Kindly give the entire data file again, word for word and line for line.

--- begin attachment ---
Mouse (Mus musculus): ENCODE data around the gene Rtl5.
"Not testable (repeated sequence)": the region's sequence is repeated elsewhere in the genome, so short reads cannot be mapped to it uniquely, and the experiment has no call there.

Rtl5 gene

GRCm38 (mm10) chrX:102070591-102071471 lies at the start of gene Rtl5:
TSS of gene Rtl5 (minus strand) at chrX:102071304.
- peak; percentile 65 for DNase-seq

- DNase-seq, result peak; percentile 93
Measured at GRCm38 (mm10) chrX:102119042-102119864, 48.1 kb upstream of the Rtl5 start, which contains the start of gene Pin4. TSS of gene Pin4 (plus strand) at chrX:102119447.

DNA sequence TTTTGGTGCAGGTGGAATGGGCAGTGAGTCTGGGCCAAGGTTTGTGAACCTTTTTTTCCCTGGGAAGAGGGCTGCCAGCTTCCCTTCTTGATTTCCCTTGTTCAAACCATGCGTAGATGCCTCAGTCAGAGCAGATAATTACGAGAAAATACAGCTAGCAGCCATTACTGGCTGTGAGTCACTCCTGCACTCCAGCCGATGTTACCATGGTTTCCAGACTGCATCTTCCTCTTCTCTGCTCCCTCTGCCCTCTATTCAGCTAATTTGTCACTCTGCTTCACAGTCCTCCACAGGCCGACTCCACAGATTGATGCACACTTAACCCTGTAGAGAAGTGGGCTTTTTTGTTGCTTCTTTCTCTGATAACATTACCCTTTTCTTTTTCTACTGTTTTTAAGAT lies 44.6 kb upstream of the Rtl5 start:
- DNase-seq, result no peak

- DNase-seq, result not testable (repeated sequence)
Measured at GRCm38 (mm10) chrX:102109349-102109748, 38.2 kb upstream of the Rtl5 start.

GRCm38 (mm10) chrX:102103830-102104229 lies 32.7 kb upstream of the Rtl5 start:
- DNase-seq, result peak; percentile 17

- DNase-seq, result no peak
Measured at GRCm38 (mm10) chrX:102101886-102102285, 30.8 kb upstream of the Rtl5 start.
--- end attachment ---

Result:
Mouse (Mus musculus): ENCODE data around the gene Rtl5.
"Not testable (repeated sequence)": the region's sequence is repeated elsewhere in the genome, so short reads cannot be mapped to it uniquely, and the experiment has no call there.

Rtl5 gene

GRCm38 (mm10) chrX:102070591-102071471 lies at the start of gene Rtl5:
TSS of gene Rtl5 (minus strand) at chrX:102071304.
- peak; percentile 65 for DNase-seq

- DNase-seq, result peak; percentile 93
Measured at GRCm38 (mm10) chrX:102119042-102119864, 48.1 kb upstream of the Rtl5 start, which contains the start of gene Pin4. TSS of gene Pin4 (plus strand) at chrX:102119447.

DNA sequence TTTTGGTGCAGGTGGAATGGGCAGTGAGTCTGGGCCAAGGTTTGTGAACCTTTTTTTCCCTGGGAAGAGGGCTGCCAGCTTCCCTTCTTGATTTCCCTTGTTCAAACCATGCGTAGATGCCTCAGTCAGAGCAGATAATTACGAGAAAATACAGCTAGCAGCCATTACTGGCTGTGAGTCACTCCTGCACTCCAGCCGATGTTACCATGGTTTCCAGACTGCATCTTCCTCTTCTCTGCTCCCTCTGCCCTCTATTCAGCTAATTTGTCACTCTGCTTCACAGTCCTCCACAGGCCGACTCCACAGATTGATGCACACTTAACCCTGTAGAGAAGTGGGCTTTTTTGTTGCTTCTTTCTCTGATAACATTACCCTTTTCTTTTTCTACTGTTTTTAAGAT lies 44.6 kb upstream of the Rtl5 start:
- DNase-seq, result no peak

- DNase-seq, result not testable (repeated sequence)
Measured at GRCm38 (mm10) chrX:102109349-102109748, 38.2 kb upstream of the Rtl5 start.

GRCm38 (mm10) chrX:102103830-102104229 lies 32.7 kb upstream of the Rtl5 start:
- DNase-seq, result peak; percentile 17

- DNase-seq, result no peak
Measured at GRCm38 (mm10) chrX:102101886-102102285, 30.8 kb upstream of the Rtl5 start.